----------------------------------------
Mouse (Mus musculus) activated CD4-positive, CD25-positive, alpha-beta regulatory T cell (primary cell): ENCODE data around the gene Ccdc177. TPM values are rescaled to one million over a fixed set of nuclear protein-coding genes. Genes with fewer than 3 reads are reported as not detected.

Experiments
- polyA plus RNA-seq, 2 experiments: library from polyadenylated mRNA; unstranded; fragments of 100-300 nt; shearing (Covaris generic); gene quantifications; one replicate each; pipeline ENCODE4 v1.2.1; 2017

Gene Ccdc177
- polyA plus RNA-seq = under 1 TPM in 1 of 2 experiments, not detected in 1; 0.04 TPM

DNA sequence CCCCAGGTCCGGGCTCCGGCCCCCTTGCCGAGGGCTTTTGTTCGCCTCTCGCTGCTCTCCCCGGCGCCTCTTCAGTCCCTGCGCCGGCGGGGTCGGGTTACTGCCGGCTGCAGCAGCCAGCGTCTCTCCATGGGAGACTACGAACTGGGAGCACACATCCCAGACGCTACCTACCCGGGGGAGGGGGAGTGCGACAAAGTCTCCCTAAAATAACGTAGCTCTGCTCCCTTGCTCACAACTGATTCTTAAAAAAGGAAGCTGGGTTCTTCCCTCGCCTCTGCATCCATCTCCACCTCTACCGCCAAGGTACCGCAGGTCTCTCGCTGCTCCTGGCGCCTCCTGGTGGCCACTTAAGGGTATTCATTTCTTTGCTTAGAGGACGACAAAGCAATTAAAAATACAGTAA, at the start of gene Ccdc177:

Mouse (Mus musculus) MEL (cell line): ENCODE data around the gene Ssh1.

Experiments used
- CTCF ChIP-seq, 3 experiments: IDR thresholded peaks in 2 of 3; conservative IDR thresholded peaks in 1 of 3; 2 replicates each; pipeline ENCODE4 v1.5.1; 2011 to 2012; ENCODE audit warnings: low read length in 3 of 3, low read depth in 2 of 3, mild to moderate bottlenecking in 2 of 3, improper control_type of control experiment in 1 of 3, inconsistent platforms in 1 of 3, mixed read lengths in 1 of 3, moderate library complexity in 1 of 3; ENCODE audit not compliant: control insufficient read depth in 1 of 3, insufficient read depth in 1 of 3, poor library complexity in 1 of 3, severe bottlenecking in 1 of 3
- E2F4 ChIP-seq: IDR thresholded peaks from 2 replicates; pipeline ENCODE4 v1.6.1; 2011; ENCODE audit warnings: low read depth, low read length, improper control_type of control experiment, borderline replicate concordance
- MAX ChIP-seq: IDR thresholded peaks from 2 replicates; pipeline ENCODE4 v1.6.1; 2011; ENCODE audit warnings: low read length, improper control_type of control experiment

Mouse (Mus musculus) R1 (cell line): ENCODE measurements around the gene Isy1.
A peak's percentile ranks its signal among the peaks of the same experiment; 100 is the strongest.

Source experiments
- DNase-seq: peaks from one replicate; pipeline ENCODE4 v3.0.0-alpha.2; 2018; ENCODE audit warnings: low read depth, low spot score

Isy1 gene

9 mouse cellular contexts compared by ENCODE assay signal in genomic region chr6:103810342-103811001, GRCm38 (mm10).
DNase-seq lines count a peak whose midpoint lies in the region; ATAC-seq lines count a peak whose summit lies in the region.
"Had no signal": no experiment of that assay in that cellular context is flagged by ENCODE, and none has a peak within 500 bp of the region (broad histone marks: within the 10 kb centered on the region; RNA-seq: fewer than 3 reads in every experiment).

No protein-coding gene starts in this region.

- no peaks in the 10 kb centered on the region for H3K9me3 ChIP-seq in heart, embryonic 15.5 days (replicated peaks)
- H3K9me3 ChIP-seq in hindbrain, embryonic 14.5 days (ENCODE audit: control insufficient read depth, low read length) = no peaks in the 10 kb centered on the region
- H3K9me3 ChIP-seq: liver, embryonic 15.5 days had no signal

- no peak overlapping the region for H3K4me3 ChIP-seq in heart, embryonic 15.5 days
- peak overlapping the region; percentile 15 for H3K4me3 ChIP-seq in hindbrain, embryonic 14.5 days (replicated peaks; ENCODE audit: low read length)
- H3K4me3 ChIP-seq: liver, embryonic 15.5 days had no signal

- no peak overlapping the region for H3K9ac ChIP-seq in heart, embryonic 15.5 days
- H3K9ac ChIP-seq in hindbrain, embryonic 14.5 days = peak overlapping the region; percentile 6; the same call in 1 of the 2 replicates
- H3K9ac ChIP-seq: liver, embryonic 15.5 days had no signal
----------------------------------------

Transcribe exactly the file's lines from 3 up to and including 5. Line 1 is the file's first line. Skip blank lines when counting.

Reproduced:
- polyA plus RNA-seq, 2 experiments: library from polyadenylated mRNA; unstranded; fragments of 100-300 nt; shearing (Covaris generic); gene quantifications; one replicate each; pipeline ENCODE4 v1.2.1; 2017

Gene Ccdc177
- polyA plus RNA-seq = under 1 TPM in 1 of 2 experiments, not detected in 1; 0.04 TPM